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Watsonville
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September 29, 2022

Cooler temps and a hurricane are on the horizon

CENTRAL COAST—Blistering heat has roasted much of California over the past six days, toppling records, prompting warnings and forcing precautionary measures around the state.

While Watsonville topped out at 93 degrees Tuesday, Corralitos stacked up 99, said Dalton Behringer, meteorologist with the National Weather Service of Monterey. But Gilroy walked off with the prize with a new record of 113, beating its previous record of 112. San Jose weighed in at 109 Tuesday and on Wednesday, Hollister reached 97.

Meteorologists have been pushing red buttons throughout the heat wave, including excessive heat warnings for inland areas, heat advisories closer to the coast, while Pacific Gas and Electric has been warning the public of a high risk of rolling blackouts.

Elsewhere, Livermore measured a staggering 116 degrees Tuesday, the hottest temperature ever recorded in the Bay Area. And Sacramento hit an all-time high of 116 degrees Tuesday afternoon, breaking a record of 114 that was set in 1925.

Relief is on the horizon though, Behringer said. 

“There will be a gradual decline of the big heat into the weekend with the arrival of a marine presence Friday,” he said. “The big cool down comes Saturday and into Sunday.”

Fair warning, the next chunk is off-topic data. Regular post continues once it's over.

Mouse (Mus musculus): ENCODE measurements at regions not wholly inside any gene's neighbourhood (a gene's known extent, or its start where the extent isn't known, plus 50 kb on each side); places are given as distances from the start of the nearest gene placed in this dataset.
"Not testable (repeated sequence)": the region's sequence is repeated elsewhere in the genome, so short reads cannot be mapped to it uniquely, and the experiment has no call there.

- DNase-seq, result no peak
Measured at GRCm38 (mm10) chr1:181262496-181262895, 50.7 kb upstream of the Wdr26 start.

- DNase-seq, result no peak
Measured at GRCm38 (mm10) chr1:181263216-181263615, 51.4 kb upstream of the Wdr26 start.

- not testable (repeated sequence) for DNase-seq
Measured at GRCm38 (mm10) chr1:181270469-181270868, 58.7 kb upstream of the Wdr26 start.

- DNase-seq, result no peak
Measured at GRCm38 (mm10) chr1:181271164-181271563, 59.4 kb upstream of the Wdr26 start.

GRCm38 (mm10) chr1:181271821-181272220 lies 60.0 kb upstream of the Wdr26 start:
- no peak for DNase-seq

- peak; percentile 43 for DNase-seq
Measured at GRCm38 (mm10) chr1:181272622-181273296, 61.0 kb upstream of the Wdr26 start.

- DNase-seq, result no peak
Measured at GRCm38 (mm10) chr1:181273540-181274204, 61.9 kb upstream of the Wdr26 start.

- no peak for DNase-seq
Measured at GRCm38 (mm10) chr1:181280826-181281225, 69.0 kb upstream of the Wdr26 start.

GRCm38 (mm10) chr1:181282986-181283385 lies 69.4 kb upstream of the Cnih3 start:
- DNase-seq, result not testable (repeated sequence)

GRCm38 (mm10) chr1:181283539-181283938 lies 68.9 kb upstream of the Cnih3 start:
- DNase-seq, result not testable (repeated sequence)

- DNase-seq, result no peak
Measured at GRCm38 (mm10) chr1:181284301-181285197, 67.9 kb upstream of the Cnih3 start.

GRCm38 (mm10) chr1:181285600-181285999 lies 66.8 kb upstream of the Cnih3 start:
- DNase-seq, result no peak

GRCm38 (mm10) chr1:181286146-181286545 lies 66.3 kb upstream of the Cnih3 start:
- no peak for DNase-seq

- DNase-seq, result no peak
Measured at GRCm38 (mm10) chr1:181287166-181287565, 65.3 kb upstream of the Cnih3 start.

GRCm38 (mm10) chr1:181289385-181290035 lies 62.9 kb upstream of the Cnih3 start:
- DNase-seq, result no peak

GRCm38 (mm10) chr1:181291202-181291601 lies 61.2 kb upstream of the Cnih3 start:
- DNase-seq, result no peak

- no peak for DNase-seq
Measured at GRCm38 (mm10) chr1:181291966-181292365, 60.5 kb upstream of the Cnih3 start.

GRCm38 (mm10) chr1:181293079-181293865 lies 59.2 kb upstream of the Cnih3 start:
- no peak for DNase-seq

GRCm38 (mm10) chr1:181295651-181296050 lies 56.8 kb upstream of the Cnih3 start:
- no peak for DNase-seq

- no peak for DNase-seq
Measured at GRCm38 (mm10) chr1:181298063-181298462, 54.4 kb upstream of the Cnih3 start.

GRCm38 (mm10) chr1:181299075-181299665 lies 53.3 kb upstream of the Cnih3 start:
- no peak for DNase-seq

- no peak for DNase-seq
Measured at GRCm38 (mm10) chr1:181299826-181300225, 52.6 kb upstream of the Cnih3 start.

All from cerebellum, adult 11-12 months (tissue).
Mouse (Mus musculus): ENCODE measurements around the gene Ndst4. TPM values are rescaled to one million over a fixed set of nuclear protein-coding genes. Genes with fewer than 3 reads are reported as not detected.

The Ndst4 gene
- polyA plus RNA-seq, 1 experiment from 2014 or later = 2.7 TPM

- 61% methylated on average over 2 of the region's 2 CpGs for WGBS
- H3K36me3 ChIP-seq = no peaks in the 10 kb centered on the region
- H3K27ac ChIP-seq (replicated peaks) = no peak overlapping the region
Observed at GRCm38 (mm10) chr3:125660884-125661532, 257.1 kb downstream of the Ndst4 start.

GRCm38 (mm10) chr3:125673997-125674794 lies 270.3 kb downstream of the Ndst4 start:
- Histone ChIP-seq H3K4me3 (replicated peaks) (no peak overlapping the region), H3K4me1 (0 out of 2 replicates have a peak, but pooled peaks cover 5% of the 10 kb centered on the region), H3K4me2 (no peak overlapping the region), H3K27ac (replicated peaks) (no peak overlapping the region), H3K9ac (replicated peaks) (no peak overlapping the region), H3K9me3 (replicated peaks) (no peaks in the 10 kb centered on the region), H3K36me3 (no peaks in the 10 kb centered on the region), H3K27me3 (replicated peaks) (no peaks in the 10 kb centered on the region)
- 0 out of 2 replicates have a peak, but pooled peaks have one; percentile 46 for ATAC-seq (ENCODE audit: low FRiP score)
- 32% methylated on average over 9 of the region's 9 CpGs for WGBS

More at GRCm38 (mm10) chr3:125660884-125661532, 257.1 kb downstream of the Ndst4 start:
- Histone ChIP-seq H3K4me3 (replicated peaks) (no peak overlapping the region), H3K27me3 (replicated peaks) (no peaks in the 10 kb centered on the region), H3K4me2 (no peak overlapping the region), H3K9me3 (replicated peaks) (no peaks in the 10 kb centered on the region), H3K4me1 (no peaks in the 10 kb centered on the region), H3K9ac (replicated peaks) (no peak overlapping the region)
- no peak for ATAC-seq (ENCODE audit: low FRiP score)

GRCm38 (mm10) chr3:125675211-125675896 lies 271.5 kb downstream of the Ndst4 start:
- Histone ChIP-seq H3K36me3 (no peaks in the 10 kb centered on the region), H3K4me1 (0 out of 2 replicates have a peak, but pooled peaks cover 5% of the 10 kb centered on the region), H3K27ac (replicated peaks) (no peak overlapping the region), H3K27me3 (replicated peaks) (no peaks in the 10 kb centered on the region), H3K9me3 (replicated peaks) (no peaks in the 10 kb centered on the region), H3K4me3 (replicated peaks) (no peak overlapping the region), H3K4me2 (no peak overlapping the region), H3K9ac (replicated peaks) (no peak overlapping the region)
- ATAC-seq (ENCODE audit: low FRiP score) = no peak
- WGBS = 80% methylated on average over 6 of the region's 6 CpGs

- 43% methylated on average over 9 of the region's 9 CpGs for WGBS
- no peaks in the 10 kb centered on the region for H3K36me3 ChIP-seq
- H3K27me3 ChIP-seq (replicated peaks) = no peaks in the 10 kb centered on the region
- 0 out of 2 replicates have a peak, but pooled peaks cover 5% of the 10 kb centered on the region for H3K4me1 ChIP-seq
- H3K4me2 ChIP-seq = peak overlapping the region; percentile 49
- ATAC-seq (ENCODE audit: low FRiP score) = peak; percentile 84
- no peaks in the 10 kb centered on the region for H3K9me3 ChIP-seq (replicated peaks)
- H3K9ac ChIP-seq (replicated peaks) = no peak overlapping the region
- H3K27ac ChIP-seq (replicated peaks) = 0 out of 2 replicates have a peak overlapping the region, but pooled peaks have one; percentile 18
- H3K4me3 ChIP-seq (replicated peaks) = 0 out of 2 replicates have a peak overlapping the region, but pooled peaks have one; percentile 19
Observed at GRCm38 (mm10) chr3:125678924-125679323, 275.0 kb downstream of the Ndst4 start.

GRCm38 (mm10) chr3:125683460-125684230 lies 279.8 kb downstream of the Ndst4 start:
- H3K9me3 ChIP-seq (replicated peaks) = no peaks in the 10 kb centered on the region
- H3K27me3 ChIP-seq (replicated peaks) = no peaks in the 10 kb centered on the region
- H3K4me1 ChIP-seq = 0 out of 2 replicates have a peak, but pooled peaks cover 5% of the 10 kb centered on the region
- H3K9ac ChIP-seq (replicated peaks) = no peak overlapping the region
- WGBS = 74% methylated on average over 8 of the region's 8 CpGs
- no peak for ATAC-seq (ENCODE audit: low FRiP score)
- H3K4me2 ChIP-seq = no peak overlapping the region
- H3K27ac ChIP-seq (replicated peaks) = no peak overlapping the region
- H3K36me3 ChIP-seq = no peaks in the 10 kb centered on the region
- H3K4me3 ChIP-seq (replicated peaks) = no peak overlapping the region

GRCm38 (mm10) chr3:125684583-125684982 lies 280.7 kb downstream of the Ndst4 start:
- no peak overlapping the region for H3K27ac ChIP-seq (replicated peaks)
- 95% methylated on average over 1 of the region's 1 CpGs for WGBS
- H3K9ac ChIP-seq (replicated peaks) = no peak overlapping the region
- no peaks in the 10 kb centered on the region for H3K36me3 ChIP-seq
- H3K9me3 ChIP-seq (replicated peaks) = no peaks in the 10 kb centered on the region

Added to that drama will be the arrival of what’s left of Hurricane Kay on the Central Coast Saturday night.

“We are expecting some moisture that could amount to scattered showers and thunderstorms starting up Saturday night,” Behringer said.

Hurricane Kay, a weakening category 2 storm, has been marching up the Pacific coast along the Baja toward San Diego. 

“Kay could also bring the chance of lightning, which is something we will really keep an eye on,” Behringer said.

Tarmo Hannula
Tarmo Hannula has been the lead photographer with The Pajaronian newspaper in Watsonville since 1997. He also reports on a wide range of topics, including police, fire, environment, schools, the arts and events. A fifth generation Californian, Tarmo was born in the Mother Lode of the Sierra (Columbia) and has lived in Santa Cruz County since the late 1970s. He earned a BA from UC Santa Cruz and has traveled to 33 countries.

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